In seriousness,this is what good companies do. What bad companies do is jack up a price to $70,then say it's "reasonable".

Everyone get this game ASAP!

Bought it as WiiWare for 15 Euros. Worth every single one of them. Really great game.

In between this, fallout 2, freespace 2 and Plants vs Zombies. Looks like i've got a pretty hefty gameplay return on a mere $20.

Hopefully people will not take advantage 'too' much, but good on 2D Boy.

tried the demo and found it incredibly boring.
but each to their own.

Wow. Awesome 2D Boy, I applaud you for your awesome antics.

This somewhat rocks the boat, doesn't it? I love it. I've had this game for quite a while, but this kind of attitude practically makes me want it again.

Am I the only one who isn't remotely interested in this?

Flying Dagger:
tried the demo and found it incredibly boring.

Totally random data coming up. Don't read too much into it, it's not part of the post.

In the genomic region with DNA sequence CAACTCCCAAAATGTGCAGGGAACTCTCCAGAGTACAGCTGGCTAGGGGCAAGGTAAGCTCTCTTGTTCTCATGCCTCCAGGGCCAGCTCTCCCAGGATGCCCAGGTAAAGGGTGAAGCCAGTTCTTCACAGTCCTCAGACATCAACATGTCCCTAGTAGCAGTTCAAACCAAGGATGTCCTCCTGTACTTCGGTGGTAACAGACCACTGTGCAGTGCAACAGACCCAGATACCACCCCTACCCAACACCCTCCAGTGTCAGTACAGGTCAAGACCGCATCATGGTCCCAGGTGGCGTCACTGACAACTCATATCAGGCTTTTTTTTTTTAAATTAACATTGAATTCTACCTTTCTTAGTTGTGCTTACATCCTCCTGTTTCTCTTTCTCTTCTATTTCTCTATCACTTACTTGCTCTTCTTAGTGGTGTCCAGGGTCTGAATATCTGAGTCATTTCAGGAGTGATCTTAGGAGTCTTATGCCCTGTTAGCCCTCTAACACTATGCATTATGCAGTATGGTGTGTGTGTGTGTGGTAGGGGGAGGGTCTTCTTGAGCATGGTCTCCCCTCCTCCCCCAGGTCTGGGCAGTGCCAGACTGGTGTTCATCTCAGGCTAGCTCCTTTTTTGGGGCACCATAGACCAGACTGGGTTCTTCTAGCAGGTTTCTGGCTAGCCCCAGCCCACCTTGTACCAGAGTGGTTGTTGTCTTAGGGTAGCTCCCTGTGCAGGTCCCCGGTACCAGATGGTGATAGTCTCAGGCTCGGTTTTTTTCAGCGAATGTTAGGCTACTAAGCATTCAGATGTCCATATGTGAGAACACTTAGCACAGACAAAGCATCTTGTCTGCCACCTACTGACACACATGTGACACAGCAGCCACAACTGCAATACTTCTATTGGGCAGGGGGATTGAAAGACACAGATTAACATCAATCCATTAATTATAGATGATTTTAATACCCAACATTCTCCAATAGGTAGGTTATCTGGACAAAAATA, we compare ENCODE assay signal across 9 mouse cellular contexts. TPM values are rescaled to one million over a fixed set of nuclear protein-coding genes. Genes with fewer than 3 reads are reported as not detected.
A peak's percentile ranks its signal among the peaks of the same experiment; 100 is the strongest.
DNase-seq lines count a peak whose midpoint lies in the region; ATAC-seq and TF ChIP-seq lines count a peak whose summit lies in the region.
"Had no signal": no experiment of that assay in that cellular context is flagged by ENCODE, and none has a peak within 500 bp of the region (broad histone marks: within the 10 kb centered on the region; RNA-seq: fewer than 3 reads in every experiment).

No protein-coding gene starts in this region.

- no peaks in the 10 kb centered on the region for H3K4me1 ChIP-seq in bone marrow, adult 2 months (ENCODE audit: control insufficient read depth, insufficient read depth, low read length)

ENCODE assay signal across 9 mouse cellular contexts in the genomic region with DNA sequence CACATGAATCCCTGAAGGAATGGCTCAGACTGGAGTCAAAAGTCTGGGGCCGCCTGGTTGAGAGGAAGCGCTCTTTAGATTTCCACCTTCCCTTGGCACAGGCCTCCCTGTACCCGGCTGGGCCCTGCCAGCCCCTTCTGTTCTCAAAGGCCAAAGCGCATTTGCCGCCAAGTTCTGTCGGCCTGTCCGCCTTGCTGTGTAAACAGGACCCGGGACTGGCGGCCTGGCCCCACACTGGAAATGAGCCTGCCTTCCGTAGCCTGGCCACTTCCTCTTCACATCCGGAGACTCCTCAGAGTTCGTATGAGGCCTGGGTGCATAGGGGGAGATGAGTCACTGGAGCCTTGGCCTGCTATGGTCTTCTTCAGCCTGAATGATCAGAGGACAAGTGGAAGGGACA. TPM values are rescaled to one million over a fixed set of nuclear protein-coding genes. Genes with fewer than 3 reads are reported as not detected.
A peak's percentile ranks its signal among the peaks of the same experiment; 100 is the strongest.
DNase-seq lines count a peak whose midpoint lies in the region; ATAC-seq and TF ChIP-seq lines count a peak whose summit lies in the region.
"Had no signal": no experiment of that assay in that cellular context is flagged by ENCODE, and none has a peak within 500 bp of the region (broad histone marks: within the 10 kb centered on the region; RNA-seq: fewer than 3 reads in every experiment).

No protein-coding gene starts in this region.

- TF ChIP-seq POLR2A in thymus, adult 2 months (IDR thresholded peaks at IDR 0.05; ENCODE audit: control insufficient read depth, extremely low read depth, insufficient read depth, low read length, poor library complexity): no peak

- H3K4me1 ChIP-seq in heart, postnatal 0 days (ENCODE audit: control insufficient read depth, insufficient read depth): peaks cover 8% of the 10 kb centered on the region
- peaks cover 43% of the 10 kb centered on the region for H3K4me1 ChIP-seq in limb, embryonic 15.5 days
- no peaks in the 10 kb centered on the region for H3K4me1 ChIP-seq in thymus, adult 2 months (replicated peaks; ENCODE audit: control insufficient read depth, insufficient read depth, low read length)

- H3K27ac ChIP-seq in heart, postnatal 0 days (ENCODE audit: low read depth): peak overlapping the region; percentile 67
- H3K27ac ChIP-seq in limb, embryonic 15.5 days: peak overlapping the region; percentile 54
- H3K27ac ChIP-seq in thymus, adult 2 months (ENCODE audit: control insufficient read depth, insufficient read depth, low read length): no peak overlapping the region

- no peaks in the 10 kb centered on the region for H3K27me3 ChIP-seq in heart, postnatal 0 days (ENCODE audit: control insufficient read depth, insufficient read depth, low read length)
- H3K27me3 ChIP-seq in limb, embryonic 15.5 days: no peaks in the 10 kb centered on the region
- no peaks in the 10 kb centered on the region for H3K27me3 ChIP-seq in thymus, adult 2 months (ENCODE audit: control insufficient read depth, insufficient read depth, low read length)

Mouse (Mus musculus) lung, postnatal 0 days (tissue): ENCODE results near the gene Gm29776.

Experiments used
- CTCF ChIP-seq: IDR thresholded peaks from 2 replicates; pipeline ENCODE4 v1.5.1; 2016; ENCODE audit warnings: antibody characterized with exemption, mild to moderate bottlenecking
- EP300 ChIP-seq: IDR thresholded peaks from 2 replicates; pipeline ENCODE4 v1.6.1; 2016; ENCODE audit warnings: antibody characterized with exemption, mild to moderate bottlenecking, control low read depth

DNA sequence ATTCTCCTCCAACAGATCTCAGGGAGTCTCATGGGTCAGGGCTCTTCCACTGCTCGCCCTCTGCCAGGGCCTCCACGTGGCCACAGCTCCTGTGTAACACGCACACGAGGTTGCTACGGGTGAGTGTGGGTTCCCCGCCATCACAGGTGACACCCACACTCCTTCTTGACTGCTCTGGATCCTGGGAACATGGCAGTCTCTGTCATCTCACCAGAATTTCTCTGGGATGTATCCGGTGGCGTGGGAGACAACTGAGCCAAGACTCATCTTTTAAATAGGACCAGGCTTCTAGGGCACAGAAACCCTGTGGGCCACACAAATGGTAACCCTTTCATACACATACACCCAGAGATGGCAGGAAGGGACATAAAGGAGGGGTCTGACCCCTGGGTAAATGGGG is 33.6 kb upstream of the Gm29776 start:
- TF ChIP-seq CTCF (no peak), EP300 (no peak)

but each to their own.

The demo is probably the most boring part of the game.

GamingAwesome1:
Am I the only one who isn't remotely interested in this?

you can buy it for 0.0000000000000(eternity)1 dollars so give it a try.

i tried the demo and didn't think to much of it, but if i can get it on a Wednesday to a weekend deal price im not the one to pass.

edit: the sweet notes and email i got from them made me feel bad about paying 5 euro, damn guilt trips.

I've been wanting to play this for ages but just never gotten around to thinking I want to play it enough for it's price. Perfect opportunity. I hope they appreciate my 1.

Nivag:
I've been wanting to play this for ages but just never gotten around to thinking I want to play it enough for it's price. Perfect opportunity. I hope they appreciate my 1.

Hrmn... I was tempted to pay a dollar/pound what have you, but really don't you think they deserve more than that? Even if it's just 3?